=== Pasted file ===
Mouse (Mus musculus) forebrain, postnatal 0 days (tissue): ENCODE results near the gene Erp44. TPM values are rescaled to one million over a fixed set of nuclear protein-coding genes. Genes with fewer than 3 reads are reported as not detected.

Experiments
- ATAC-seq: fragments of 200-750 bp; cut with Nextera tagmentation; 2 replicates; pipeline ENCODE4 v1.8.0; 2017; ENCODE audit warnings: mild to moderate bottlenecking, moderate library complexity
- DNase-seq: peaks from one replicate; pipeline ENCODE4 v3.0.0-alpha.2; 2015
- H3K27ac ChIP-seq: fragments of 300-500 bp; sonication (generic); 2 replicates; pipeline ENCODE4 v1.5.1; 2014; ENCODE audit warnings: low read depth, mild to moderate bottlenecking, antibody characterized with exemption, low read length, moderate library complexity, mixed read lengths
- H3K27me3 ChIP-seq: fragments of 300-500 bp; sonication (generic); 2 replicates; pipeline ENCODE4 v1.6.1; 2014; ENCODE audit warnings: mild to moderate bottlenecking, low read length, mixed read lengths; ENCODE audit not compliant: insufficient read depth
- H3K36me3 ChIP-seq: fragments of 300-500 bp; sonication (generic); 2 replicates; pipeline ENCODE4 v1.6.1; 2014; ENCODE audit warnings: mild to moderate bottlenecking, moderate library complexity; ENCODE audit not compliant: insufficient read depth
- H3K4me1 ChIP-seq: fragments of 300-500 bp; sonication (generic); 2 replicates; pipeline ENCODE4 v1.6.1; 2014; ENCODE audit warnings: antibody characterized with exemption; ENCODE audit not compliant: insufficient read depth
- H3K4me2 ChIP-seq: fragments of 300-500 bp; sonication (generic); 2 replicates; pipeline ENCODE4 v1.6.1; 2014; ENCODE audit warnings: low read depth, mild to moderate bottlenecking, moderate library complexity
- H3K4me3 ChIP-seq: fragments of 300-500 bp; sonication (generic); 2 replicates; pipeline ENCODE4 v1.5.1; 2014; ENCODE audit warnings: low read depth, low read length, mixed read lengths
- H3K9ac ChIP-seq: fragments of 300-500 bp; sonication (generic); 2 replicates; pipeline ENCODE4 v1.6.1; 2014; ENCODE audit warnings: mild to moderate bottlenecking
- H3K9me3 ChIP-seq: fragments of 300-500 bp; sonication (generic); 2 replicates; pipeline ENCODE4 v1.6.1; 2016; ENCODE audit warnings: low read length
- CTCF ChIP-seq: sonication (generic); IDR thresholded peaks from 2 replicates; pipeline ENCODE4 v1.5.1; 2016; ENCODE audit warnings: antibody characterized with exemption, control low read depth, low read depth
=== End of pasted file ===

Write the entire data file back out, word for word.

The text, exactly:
Mouse (Mus musculus) forebrain, postnatal 0 days (tissue): ENCODE results near the gene Erp44. TPM values are rescaled to one million over a fixed set of nuclear protein-coding genes. Genes with fewer than 3 reads are reported as not detected.

Experiments
- ATAC-seq: fragments of 200-750 bp; cut with Nextera tagmentation; 2 replicates; pipeline ENCODE4 v1.8.0; 2017; ENCODE audit warnings: mild to moderate bottlenecking, moderate library complexity
- DNase-seq: peaks from one replicate; pipeline ENCODE4 v3.0.0-alpha.2; 2015
- H3K27ac ChIP-seq: fragments of 300-500 bp; sonication (generic); 2 replicates; pipeline ENCODE4 v1.5.1; 2014; ENCODE audit warnings: low read depth, mild to moderate bottlenecking, antibody characterized with exemption, low read length, moderate library complexity, mixed read lengths
- H3K27me3 ChIP-seq: fragments of 300-500 bp; sonication (generic); 2 replicates; pipeline ENCODE4 v1.6.1; 2014; ENCODE audit warnings: mild to moderate bottlenecking, low read length, mixed read lengths; ENCODE audit not compliant: insufficient read depth
- H3K36me3 ChIP-seq: fragments of 300-500 bp; sonication (generic); 2 replicates; pipeline ENCODE4 v1.6.1; 2014; ENCODE audit warnings: mild to moderate bottlenecking, moderate library complexity; ENCODE audit not compliant: insufficient read depth
- H3K4me1 ChIP-seq: fragments of 300-500 bp; sonication (generic); 2 replicates; pipeline ENCODE4 v1.6.1; 2014; ENCODE audit warnings: antibody characterized with exemption; ENCODE audit not compliant: insufficient read depth
- H3K4me2 ChIP-seq: fragments of 300-500 bp; sonication (generic); 2 replicates; pipeline ENCODE4 v1.6.1; 2014; ENCODE audit warnings: low read depth, mild to moderate bottlenecking, moderate library complexity
- H3K4me3 ChIP-seq: fragments of 300-500 bp; sonication (generic); 2 replicates; pipeline ENCODE4 v1.5.1; 2014; ENCODE audit warnings: low read depth, low read length, mixed read lengths
- H3K9ac ChIP-seq: fragments of 300-500 bp; sonication (generic); 2 replicates; pipeline ENCODE4 v1.6.1; 2014; ENCODE audit warnings: mild to moderate bottlenecking
- H3K9me3 ChIP-seq: fragments of 300-500 bp; sonication (generic); 2 replicates; pipeline ENCODE4 v1.6.1; 2016; ENCODE audit warnings: low read length
- CTCF ChIP-seq: sonication (generic); IDR thresholded peaks from 2 replicates; pipeline ENCODE4 v1.5.1; 2016; ENCODE audit warnings: antibody characterized with exemption, control low read depth, low read depth